The American Hospital Association (AHA) submitted its comments regarding CMS’ ACO proposed rule requesting “substantial changes” to “restore balance to the risk versus reward equation.” The AHA’s suggestions, outlined in a June 1 letter to CMS, were accompanied by a second letter to CMS and OIG regarding the ACO fraud and abuse waivers and a third letter to the DOJ, FTC, and HHS regarding antitrust enforcement policy.
ACO Rule – Citing “continued barriers to clinical integration,” the AHA suggested changes regarding shared savings, quality measures, and operational flexibility. The AHA urged CMS to allow all ACOs to share in first-dollar savings, reduce the number of initial quality measures, and assign beneficiaries prospectively.
Fraud and Abuse Waivers – In its letter to CMS and OIG regarding fraud and abuse waivers, the AHA wrote that the proposal “will provide little practical value” to potential applicants. According to the AHA, the Stark regime, premised on keeping providers at arm’s length, does not fit the ACO program, which is premised on integration and occasional in-kind contributions from participants. As such, the AHA stated that the Stark exceptions do not contemplate the exchange of value of ACO collaboration. Instead, the AHA suggested creation of a waiver covering ACO activities from formation through end of participation in the ACO program.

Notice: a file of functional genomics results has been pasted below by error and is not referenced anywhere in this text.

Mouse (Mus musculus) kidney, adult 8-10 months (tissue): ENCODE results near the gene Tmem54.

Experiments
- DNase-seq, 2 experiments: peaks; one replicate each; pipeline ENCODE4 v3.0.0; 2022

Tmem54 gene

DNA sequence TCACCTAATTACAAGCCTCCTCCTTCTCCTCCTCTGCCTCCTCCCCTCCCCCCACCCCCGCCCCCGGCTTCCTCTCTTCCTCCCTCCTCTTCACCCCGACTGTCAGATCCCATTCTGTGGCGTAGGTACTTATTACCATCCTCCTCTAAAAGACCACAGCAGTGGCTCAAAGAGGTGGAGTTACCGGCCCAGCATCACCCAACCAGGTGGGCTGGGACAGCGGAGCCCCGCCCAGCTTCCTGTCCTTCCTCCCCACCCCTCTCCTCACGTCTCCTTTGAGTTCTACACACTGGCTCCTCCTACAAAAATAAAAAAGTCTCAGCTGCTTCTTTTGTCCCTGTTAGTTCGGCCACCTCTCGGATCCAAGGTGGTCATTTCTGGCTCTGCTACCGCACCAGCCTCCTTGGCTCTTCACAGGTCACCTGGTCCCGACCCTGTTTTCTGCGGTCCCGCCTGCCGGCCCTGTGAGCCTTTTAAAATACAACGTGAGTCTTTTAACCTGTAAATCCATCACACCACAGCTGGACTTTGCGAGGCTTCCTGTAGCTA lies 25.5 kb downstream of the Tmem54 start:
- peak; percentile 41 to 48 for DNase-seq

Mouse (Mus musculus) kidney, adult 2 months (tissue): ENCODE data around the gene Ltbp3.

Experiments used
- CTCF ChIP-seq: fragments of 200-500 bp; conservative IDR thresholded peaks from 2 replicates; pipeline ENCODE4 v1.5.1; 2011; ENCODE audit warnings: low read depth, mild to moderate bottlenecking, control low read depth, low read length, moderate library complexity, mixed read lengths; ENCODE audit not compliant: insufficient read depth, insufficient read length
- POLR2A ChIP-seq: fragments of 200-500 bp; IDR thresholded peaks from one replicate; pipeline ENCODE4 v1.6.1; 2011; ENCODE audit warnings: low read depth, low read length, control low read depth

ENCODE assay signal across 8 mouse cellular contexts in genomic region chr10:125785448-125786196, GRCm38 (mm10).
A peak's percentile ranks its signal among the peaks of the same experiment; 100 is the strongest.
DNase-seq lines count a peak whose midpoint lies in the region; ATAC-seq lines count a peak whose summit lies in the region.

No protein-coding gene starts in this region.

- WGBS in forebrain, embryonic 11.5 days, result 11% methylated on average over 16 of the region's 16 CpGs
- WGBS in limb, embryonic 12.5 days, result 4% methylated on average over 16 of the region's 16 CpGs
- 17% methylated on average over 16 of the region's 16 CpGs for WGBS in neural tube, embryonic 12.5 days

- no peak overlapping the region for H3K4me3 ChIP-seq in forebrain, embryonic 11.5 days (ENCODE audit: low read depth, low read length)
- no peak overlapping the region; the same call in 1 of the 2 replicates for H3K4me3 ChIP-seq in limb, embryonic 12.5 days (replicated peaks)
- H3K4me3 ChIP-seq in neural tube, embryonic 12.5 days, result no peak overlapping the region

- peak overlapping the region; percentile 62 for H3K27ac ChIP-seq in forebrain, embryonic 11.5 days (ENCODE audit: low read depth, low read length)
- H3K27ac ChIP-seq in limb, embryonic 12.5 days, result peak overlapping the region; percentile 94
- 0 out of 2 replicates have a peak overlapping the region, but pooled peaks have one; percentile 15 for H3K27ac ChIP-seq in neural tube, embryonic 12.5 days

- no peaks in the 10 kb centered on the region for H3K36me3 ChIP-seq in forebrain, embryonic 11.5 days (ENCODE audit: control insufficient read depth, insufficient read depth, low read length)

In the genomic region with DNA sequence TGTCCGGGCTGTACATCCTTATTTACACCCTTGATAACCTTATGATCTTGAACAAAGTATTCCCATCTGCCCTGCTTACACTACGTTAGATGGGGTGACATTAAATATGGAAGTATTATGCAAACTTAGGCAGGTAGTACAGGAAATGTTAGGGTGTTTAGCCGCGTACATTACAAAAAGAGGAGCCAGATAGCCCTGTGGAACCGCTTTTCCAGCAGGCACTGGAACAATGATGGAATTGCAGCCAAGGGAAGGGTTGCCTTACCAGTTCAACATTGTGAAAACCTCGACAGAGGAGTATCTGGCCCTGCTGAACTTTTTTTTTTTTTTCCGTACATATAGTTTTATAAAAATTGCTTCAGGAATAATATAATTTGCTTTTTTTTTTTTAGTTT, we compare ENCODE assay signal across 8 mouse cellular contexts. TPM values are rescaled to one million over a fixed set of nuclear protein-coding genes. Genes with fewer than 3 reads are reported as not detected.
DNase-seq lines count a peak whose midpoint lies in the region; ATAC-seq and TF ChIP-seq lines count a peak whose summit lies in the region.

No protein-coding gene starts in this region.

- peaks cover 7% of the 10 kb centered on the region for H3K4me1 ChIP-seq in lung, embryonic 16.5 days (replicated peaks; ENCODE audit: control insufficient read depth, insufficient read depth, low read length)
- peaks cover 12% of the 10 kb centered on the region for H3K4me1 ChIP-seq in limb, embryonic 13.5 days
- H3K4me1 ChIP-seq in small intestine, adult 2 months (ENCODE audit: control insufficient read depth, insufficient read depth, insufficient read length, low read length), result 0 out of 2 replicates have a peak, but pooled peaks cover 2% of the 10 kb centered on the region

Antitrust Enforcement Policy – Calling the regulations applicable to the antitrust laws “deeply disappointing” and lacking in “actual guidance to aid the hospital field in moving forward with clinically integrated organizations,” the AHA outlined its concerns. The AHA commented that CMS lacks authority to issue antitrust regulations or delegate to the DOJ or FTC the authority to block certain ACOs. The AHA wrote that the proposed rule “transforms antitrust enforcement into a regulatory scheme.” The AHA also cited the burdensome cost and time commitment required to conduct the sophisticated ACO antitrust analysis and suggested that the mandatory review threshold is too low. Instead, the AHA suggested that antitrust regulations should be restored to its role of “creat[ing] or maintain[ing] the conditions of a competitive marketplace.”
The letters are available via the AHA website.©2013 von Briesen & Roper, s.c